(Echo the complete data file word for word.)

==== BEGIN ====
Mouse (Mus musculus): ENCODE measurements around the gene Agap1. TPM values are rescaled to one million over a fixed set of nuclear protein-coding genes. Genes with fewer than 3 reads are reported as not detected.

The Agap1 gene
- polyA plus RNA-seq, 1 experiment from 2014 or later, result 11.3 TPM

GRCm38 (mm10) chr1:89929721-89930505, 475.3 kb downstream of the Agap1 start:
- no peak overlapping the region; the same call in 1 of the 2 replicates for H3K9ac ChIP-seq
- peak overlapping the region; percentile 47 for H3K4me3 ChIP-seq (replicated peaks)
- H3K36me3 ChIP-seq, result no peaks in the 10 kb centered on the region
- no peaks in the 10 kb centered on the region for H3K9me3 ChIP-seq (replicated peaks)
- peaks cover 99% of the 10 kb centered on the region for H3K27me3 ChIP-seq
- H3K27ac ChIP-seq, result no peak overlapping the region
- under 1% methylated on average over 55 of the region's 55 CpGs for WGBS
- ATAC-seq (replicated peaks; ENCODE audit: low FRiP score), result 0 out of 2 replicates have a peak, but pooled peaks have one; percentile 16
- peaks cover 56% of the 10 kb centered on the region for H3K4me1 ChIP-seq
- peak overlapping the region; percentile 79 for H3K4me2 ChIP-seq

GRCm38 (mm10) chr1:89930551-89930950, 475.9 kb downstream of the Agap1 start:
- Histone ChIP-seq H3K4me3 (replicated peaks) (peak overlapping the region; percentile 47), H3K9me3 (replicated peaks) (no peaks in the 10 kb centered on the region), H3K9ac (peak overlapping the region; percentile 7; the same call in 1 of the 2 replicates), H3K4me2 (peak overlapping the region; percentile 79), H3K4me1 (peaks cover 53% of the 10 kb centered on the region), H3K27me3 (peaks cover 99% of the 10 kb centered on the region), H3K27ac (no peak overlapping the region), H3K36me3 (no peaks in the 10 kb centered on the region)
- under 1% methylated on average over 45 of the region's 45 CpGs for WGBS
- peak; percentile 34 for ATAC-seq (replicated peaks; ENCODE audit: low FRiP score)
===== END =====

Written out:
Mouse (Mus musculus): ENCODE measurements around the gene Agap1. TPM values are rescaled to one million over a fixed set of nuclear protein-coding genes. Genes with fewer than 3 reads are reported as not detected.

The Agap1 gene
- polyA plus RNA-seq, 1 experiment from 2014 or later, result 11.3 TPM

GRCm38 (mm10) chr1:89929721-89930505, 475.3 kb downstream of the Agap1 start:
- no peak overlapping the region; the same call in 1 of the 2 replicates for H3K9ac ChIP-seq
- peak overlapping the region; percentile 47 for H3K4me3 ChIP-seq (replicated peaks)
- H3K36me3 ChIP-seq, result no peaks in the 10 kb centered on the region
- no peaks in the 10 kb centered on the region for H3K9me3 ChIP-seq (replicated peaks)
- peaks cover 99% of the 10 kb centered on the region for H3K27me3 ChIP-seq
- H3K27ac ChIP-seq, result no peak overlapping the region
- under 1% methylated on average over 55 of the region's 55 CpGs for WGBS
- ATAC-seq (replicated peaks; ENCODE audit: low FRiP score), result 0 out of 2 replicates have a peak, but pooled peaks have one; percentile 16
- peaks cover 56% of the 10 kb centered on the region for H3K4me1 ChIP-seq
- peak overlapping the region; percentile 79 for H3K4me2 ChIP-seq

GRCm38 (mm10) chr1:89930551-89930950, 475.9 kb downstream of the Agap1 start:
- Histone ChIP-seq H3K4me3 (replicated peaks) (peak overlapping the region; percentile 47), H3K9me3 (replicated peaks) (no peaks in the 10 kb centered on the region), H3K9ac (peak overlapping the region; percentile 7; the same call in 1 of the 2 replicates), H3K4me2 (peak overlapping the region; percentile 79), H3K4me1 (peaks cover 53% of the 10 kb centered on the region), H3K27me3 (peaks cover 99% of the 10 kb centered on the region), H3K27ac (no peak overlapping the region), H3K36me3 (no peaks in the 10 kb centered on the region)
- under 1% methylated on average over 45 of the region's 45 CpGs for WGBS
- peak; percentile 34 for ATAC-seq (replicated peaks; ENCODE audit: low FRiP score)